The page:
CVS Health’s potential was underlined recently when the company reported better-than-expected earnings. For the first quarter, CVS announced revenue of $69.1 billion, above analysts’ expectations of $68.39 billion. Net income came in at $2.22 billion, or $1.68 a share, up from $2.01 billion, or $1.53 per share, a year earlier. The company also raised its forward guidance for the full year, saying it now expects earnings will range between $6.24 and $6.36 per share. CVS stock is likely to continue strengthening as this year progresses.
Goldman Sachs (GS)
Investment bank Goldman Sachs seemingly can’t lose. The New York-based investment firm makes money in all types of economic conditions. And its stock continues to reach fresh highs this year, up nearly 40% since the first trading day in January at $368.68.
Since bottoming in March 2020 when the pandemic hit global markets, GS stock has risen an impressive 167%, and it hasn’t suffered the pullback seen in big technology names or stocks that benefitted while consumers were confined to their homes.
True to form, Goldman Sachs most recent earnings results were at record levels. The company obliterated analysts’ expectations with record first-quarter net profits and revenues that were due to the company’s investment banking and trading businesses going gangbusters.
Quarterly revenue of $17.7 billion crushed the $12.6 billion that analysts had forecast, while the bank’s per-share earnings of $18.60 easily blew past the $10.22 estimate that analysts expected. Overall, the results represented growth of nearly 500% (498% to be precise) from a year earlier.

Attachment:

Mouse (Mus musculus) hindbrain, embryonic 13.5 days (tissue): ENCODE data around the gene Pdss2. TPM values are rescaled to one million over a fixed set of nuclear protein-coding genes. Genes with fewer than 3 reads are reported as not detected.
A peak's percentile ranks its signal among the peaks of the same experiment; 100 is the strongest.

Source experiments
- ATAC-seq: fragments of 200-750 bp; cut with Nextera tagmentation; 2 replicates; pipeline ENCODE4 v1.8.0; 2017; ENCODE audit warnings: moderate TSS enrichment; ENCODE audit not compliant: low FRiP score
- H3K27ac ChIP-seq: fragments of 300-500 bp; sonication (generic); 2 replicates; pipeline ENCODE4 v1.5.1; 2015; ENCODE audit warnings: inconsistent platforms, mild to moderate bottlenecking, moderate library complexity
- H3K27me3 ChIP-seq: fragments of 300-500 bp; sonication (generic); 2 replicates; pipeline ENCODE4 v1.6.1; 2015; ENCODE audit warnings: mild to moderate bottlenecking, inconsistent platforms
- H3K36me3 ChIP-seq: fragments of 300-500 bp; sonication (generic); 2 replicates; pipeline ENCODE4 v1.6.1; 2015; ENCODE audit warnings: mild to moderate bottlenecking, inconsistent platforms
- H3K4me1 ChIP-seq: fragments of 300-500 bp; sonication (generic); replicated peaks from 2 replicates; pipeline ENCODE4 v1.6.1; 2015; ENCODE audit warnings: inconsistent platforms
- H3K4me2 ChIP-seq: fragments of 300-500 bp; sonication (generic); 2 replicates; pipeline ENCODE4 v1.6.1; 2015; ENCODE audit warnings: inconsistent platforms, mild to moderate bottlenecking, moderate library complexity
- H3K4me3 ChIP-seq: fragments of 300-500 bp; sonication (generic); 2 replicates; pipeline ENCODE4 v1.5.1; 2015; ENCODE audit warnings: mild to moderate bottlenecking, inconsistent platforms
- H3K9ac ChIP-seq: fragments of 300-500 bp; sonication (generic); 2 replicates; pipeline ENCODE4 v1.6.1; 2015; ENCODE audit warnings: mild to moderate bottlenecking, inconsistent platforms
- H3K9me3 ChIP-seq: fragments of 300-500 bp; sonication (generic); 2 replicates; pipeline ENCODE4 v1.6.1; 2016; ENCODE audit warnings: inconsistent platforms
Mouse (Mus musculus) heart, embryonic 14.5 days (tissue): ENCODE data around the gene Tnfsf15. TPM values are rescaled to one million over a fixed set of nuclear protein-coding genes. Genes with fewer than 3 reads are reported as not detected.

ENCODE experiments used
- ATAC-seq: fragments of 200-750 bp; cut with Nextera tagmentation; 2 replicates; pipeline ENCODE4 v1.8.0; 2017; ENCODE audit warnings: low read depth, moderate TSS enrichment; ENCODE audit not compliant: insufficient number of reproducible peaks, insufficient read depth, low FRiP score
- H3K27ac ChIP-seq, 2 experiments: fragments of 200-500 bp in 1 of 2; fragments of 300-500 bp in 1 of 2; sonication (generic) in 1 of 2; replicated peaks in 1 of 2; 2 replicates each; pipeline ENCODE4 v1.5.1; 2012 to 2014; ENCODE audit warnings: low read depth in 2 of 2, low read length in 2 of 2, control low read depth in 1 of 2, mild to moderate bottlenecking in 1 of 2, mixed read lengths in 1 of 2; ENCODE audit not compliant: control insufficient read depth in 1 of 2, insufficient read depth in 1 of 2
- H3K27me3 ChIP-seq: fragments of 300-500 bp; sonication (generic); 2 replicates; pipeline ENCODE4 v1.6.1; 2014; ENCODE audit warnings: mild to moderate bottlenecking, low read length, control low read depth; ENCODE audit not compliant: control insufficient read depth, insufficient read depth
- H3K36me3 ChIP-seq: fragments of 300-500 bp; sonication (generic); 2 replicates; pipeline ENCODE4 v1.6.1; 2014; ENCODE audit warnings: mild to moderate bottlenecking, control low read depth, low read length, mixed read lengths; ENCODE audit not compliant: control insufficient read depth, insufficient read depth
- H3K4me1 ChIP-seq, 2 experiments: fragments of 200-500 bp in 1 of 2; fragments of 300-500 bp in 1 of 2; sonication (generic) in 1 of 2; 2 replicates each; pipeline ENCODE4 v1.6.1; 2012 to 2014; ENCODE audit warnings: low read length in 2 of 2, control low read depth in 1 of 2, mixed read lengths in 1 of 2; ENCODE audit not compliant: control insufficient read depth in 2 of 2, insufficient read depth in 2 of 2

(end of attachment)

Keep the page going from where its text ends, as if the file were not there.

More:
As the banking sector benefits from enhanced consumer spending, and with potentially higher interest rates on the horizon, investors can expect GS stock to keep outperforming.
The current level of Nike stock offers an attractive entry point for investors. The Beaverton, Oregon-based sneaker and apparel company has seen its share price pullback about 9.8% since reaching a 52-week high of $147.95 in mid-March.
However, NKE stock appears to have found support at $135 a share and and it likely won’t be long before the next leg up. Analysts certainly forecast that Nike’s share price will move higher from here, with a median price target of $166 and a high estimate of $189. The median target represents a nearly 25% increase from the current share price.
Nike has experienced a few hiccups this year, including a boycott of its products in parts of China and some supply chain problems. However, these are minor issues in the grand scheme of things and will not come close to dethroning Nike as the undisputed heavy weight champion when it comes to sales of sneakers and athletic clothing.
Nike has only been fortifying its market-leading position during the pandemic, enhancing its digital presence and online sales. The company has set itself the goal of growing its digital sales channel from 35% to 50% of total sales. Would anyone bet against them?
On the date of publication, Joel Baglole held a long position in BRK.B.
Joel Baglole has been a business journalist for 20 years. He spent five years as a staff reporter at The Wall Street Journal, and has also written for The Washington Post and Toronto Star newspapers, as well as financial websites such as The Motley Fool and Investopedia.